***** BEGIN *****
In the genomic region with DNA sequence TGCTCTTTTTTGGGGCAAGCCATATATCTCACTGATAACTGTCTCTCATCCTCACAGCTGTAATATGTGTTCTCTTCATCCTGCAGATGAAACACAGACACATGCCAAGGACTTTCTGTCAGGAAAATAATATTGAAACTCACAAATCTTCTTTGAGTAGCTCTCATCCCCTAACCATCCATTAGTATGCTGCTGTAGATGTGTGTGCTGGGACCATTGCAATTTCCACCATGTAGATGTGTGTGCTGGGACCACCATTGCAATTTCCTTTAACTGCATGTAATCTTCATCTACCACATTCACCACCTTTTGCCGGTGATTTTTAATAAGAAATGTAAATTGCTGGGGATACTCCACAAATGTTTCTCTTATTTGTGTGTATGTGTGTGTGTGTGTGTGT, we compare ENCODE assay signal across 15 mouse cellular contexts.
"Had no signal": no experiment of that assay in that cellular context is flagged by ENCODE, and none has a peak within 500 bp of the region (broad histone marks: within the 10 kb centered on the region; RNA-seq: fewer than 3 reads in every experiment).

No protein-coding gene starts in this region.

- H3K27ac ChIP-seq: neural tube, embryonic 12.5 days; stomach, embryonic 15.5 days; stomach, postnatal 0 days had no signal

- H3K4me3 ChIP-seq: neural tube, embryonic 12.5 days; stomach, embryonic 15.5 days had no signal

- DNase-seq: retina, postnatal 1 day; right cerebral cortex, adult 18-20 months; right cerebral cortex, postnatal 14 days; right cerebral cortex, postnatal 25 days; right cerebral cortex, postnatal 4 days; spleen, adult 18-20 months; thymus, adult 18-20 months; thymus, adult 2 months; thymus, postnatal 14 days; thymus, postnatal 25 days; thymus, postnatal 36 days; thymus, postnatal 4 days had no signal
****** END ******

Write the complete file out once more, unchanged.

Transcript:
In the genomic region with DNA sequence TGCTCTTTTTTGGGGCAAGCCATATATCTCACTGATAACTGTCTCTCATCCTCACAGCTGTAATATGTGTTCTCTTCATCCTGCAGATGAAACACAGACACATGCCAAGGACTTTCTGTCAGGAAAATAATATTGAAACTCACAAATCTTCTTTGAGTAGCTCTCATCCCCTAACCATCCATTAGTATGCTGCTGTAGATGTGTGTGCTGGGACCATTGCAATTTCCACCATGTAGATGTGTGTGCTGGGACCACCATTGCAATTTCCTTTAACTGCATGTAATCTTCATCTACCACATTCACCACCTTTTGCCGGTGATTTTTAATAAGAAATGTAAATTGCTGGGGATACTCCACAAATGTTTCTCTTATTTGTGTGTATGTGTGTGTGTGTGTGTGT, we compare ENCODE assay signal across 15 mouse cellular contexts.
"Had no signal": no experiment of that assay in that cellular context is flagged by ENCODE, and none has a peak within 500 bp of the region (broad histone marks: within the 10 kb centered on the region; RNA-seq: fewer than 3 reads in every experiment).

No protein-coding gene starts in this region.

- H3K27ac ChIP-seq: neural tube, embryonic 12.5 days; stomach, embryonic 15.5 days; stomach, postnatal 0 days had no signal

- H3K4me3 ChIP-seq: neural tube, embryonic 12.5 days; stomach, embryonic 15.5 days had no signal

- DNase-seq: retina, postnatal 1 day; right cerebral cortex, adult 18-20 months; right cerebral cortex, postnatal 14 days; right cerebral cortex, postnatal 25 days; right cerebral cortex, postnatal 4 days; spleen, adult 18-20 months; thymus, adult 18-20 months; thymus, adult 2 months; thymus, postnatal 14 days; thymus, postnatal 25 days; thymus, postnatal 36 days; thymus, postnatal 4 days had no signal